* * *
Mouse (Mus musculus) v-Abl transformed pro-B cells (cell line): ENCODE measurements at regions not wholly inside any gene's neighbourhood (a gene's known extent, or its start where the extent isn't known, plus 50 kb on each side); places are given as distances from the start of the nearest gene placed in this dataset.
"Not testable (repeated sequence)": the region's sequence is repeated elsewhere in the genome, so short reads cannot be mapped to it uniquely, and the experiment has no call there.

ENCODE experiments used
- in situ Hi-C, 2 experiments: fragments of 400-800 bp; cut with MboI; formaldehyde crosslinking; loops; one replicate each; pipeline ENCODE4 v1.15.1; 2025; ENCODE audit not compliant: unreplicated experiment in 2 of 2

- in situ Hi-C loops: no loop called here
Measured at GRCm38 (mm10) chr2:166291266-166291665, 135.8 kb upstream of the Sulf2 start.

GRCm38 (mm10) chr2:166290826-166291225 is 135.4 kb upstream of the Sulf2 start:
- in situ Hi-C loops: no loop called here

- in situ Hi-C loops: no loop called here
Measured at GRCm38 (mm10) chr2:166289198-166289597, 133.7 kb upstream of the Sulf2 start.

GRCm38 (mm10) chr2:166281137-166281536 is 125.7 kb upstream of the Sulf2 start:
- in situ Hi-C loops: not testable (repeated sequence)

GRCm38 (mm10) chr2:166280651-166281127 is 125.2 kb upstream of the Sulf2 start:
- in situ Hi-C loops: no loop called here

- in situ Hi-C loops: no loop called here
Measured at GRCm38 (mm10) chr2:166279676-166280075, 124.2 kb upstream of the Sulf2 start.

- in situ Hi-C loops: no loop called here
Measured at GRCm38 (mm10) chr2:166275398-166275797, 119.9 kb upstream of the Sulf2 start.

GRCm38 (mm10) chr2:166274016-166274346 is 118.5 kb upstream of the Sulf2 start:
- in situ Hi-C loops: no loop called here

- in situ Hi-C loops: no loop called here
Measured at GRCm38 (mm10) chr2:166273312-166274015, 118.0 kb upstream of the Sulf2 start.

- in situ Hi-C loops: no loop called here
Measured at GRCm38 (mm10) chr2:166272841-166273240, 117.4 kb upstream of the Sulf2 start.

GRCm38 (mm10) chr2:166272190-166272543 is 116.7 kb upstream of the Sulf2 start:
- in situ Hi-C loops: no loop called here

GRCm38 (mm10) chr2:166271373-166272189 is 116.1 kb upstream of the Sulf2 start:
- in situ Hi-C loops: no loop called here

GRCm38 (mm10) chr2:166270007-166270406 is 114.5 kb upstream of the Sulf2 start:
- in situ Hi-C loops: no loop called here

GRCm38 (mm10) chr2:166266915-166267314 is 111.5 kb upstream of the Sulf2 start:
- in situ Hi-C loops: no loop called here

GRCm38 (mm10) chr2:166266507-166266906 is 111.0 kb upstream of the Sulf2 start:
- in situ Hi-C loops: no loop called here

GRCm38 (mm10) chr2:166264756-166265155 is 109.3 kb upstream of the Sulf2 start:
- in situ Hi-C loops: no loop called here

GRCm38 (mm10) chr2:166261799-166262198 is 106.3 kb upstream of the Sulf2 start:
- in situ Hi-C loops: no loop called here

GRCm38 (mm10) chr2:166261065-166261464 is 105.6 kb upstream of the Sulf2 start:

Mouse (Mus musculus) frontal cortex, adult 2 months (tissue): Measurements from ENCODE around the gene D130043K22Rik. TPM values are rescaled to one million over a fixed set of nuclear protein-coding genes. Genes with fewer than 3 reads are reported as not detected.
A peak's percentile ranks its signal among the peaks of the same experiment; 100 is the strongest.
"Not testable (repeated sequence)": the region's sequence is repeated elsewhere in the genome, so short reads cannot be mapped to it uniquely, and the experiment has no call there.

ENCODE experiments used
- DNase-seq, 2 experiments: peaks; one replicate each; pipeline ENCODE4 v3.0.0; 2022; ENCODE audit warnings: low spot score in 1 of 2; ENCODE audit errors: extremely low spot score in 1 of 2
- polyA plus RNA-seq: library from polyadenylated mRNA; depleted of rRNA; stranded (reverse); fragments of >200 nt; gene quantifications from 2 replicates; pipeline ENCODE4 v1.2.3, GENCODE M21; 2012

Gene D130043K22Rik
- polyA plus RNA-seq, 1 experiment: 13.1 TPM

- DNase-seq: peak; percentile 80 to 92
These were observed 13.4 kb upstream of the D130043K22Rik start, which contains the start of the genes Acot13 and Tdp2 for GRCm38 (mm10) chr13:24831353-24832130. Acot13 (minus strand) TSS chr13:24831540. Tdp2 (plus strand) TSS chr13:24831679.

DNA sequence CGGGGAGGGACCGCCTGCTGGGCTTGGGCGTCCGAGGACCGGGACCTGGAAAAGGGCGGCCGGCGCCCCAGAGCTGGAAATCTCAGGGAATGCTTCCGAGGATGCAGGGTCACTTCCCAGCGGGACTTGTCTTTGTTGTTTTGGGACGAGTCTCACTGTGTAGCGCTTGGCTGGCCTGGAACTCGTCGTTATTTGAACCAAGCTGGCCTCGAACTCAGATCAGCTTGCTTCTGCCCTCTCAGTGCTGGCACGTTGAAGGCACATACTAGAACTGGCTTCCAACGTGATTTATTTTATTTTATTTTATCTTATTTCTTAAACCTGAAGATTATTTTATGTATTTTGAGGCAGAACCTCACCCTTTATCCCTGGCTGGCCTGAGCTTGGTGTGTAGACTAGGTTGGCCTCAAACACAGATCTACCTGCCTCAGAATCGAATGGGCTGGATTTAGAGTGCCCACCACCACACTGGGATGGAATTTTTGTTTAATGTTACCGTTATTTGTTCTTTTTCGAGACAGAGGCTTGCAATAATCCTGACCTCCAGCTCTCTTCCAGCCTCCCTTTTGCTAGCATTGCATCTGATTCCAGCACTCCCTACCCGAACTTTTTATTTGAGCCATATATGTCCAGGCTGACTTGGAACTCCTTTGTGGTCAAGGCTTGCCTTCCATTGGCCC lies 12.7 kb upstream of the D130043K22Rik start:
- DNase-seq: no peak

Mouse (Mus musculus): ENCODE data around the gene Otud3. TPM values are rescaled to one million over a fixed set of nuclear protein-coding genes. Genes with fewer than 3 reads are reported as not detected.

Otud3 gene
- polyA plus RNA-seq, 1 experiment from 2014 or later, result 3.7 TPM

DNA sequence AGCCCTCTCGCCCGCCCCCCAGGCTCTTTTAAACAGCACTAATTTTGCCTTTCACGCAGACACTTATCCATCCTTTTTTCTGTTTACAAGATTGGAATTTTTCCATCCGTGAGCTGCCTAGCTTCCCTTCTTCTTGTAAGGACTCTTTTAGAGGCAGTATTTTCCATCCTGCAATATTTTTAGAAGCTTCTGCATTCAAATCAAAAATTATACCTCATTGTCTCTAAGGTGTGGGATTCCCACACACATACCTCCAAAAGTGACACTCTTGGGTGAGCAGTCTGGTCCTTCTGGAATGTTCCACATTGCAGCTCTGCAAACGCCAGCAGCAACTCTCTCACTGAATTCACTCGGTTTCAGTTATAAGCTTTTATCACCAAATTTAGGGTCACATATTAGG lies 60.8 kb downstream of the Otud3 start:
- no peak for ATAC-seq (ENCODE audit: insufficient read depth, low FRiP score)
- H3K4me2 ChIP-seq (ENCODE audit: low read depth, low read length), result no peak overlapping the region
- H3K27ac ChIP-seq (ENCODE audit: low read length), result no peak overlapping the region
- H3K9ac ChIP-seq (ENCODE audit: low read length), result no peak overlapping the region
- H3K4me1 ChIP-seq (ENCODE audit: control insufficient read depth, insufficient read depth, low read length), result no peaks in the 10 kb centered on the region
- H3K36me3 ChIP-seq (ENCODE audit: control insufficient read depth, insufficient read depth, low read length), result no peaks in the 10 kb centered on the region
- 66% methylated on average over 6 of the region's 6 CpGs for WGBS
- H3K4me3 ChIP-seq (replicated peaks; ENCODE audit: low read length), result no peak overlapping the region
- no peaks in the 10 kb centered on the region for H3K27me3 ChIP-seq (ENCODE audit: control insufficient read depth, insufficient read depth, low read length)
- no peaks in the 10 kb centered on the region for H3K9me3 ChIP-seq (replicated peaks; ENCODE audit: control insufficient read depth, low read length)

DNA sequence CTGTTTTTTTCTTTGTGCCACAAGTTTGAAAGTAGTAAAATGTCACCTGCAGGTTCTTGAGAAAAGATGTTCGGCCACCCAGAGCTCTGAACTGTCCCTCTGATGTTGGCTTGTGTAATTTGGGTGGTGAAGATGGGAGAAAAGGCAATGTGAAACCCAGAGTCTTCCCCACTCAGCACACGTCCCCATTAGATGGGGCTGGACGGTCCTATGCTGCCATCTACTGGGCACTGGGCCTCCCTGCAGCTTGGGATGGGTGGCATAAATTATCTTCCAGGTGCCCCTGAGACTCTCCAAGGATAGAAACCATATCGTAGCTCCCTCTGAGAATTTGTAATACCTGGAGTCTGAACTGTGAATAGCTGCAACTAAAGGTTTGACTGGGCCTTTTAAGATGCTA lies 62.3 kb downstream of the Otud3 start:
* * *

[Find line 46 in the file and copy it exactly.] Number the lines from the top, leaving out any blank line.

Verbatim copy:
Gene D130043K22Rik